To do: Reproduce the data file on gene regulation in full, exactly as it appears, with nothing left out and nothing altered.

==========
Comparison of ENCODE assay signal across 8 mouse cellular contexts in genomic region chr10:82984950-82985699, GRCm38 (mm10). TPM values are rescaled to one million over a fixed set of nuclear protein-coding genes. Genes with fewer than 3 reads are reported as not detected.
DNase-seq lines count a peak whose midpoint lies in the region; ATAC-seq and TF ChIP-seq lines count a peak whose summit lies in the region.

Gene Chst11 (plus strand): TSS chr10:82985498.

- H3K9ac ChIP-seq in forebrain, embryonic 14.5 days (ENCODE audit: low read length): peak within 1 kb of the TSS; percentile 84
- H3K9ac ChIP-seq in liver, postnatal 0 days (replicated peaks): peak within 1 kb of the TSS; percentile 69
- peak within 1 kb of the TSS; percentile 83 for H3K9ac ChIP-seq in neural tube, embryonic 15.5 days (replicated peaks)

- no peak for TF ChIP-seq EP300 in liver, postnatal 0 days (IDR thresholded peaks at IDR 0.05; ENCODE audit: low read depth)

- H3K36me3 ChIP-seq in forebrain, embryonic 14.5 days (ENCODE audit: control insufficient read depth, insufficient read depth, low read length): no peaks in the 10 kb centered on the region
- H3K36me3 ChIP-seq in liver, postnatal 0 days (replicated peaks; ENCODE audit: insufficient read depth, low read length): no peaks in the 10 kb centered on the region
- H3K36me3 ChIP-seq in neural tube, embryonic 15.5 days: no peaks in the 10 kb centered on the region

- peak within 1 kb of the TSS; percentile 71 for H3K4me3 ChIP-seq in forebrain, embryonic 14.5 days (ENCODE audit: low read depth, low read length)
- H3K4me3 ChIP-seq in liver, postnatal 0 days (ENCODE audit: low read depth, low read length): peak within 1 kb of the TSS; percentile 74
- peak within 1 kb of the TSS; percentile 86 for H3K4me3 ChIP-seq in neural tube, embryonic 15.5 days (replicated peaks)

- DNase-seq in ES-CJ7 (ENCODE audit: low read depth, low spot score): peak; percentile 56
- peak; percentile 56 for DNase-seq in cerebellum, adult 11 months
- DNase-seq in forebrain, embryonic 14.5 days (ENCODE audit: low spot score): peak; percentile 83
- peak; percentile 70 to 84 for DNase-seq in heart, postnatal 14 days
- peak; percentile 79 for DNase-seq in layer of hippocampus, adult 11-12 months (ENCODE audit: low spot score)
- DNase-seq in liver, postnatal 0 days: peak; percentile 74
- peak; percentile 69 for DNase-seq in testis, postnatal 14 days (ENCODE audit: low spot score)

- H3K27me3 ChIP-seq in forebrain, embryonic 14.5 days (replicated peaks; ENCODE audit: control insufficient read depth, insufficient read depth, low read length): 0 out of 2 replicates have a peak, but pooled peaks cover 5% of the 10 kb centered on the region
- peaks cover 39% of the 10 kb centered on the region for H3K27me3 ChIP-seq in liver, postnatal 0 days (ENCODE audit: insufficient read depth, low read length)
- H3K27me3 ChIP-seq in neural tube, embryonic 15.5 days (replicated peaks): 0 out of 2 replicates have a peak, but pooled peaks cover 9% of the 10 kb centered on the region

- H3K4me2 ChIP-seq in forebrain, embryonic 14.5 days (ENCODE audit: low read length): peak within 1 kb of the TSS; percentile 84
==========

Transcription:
Comparison of ENCODE assay signal across 8 mouse cellular contexts in genomic region chr10:82984950-82985699, GRCm38 (mm10). TPM values are rescaled to one million over a fixed set of nuclear protein-coding genes. Genes with fewer than 3 reads are reported as not detected.
DNase-seq lines count a peak whose midpoint lies in the region; ATAC-seq and TF ChIP-seq lines count a peak whose summit lies in the region.

Gene Chst11 (plus strand): TSS chr10:82985498.

- H3K9ac ChIP-seq in forebrain, embryonic 14.5 days (ENCODE audit: low read length): peak within 1 kb of the TSS; percentile 84
- H3K9ac ChIP-seq in liver, postnatal 0 days (replicated peaks): peak within 1 kb of the TSS; percentile 69
- peak within 1 kb of the TSS; percentile 83 for H3K9ac ChIP-seq in neural tube, embryonic 15.5 days (replicated peaks)

- no peak for TF ChIP-seq EP300 in liver, postnatal 0 days (IDR thresholded peaks at IDR 0.05; ENCODE audit: low read depth)

- H3K36me3 ChIP-seq in forebrain, embryonic 14.5 days (ENCODE audit: control insufficient read depth, insufficient read depth, low read length): no peaks in the 10 kb centered on the region
- H3K36me3 ChIP-seq in liver, postnatal 0 days (replicated peaks; ENCODE audit: insufficient read depth, low read length): no peaks in the 10 kb centered on the region
- H3K36me3 ChIP-seq in neural tube, embryonic 15.5 days: no peaks in the 10 kb centered on the region

- peak within 1 kb of the TSS; percentile 71 for H3K4me3 ChIP-seq in forebrain, embryonic 14.5 days (ENCODE audit: low read depth, low read length)
- H3K4me3 ChIP-seq in liver, postnatal 0 days (ENCODE audit: low read depth, low read length): peak within 1 kb of the TSS; percentile 74
- peak within 1 kb of the TSS; percentile 86 for H3K4me3 ChIP-seq in neural tube, embryonic 15.5 days (replicated peaks)

- DNase-seq in ES-CJ7 (ENCODE audit: low read depth, low spot score): peak; percentile 56
- peak; percentile 56 for DNase-seq in cerebellum, adult 11 months
- DNase-seq in forebrain, embryonic 14.5 days (ENCODE audit: low spot score): peak; percentile 83
- peak; percentile 70 to 84 for DNase-seq in heart, postnatal 14 days
- peak; percentile 79 for DNase-seq in layer of hippocampus, adult 11-12 months (ENCODE audit: low spot score)
- DNase-seq in liver, postnatal 0 days: peak; percentile 74
- peak; percentile 69 for DNase-seq in testis, postnatal 14 days (ENCODE audit: low spot score)

- H3K27me3 ChIP-seq in forebrain, embryonic 14.5 days (replicated peaks; ENCODE audit: control insufficient read depth, insufficient read depth, low read length): 0 out of 2 replicates have a peak, but pooled peaks cover 5% of the 10 kb centered on the region
- peaks cover 39% of the 10 kb centered on the region for H3K27me3 ChIP-seq in liver, postnatal 0 days (ENCODE audit: insufficient read depth, low read length)
- H3K27me3 ChIP-seq in neural tube, embryonic 15.5 days (replicated peaks): 0 out of 2 replicates have a peak, but pooled peaks cover 9% of the 10 kb centered on the region

- H3K4me2 ChIP-seq in forebrain, embryonic 14.5 days (ENCODE audit: low read length): peak within 1 kb of the TSS; percentile 84